It is highly unconventional for the Prime Minister to put down a confidence motion in his own Government, although I suppose he is an unconventional person, since only an unconventional man would want the opportunity to speak at his own funeral. Is not the essential problem that despite the litany of what he thinks are his fantasy achievements, the bottom line is that this country is supposed to operate on the good chap theory of government, but it does not operate when there is a bad apple at the core?

The Prime Minister

Look, if the hon. Gentleman is saying that he is going to vote for confidence in this Government, I will certainly welcome his support. What I can tell him is that I believe that the achievements of this Government over the past three years have been very remarkable. As for his personal criticism of me, I am proud of what we have done and I am proud of the way I have been able to offer leadership in difficult times—let me put it that way.

The investment in the low earth orbit satellites has paid off. As I said, people in sub-Saharan Africa now have the chance to get an internet connection. It is a massive, massive success for global Britain. People around the world can now see the renewed ambition of this country, with the record £22 billion that we are investing to become a science superpower again and the new Advanced Research and Invention Agency. At the same time, the scientific solutions that we are providing are helping to solve the fundamental problems facing humanity.

On this sweltering day, let me remind the House that there are very few Governments in the world who could have organised a COP26 summit so far-reaching in its impacts. I thank my right hon. Friend the Member for Reading West (Alok Sharma) for what he did: committing 90% of the world to net zero by 2050, moving the world beyond the use of coal, moving from fossil-fuelled cars to electric vehicles, planting billions of trees around the world and launching the clean green initiative as we did at Carbis Bay, by which G7 Governments will now leverage the trillions of the private sector to help the developing world to use the clean, green technologies that offer economic as well as environmental salvation.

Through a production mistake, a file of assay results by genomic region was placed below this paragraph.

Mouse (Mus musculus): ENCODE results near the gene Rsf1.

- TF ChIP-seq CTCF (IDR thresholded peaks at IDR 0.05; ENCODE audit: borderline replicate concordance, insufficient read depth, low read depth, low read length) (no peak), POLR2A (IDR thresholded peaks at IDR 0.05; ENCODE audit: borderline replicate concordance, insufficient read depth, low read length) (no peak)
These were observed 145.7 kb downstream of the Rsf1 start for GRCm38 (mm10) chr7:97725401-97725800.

I think that people around the world can see more clearly than ever before that we have in this country—and, I think, in this House—a renewed willingness as global Britain to stand up for freedom and democracy. There could be no better proof of that than our campaign to help the Ukrainians. If it is true that I am more popular on the streets of Kyiv right now than I am in Kensington, that is because of the foresight and boldness of this Government in becoming the first European country to send the Ukrainians weapons—a decision that was made possible by the biggest investment in defence since the cold war. Although I think that that conflict will continue to be very hard, and our thoughts and prayers must continue to be with the people of Ukraine, I do believe that they must win and that they will win. Although that may, of course, be of massive strategic importance in the face of Putin’s adventurism and aggression, when the people of Ukraine have won it will also be a victory of right over wrong and of good over evil. I think that this Government saw that clearly, saw it whole and saw it faster than many other parts of the world. That is why I have confidence in this Government.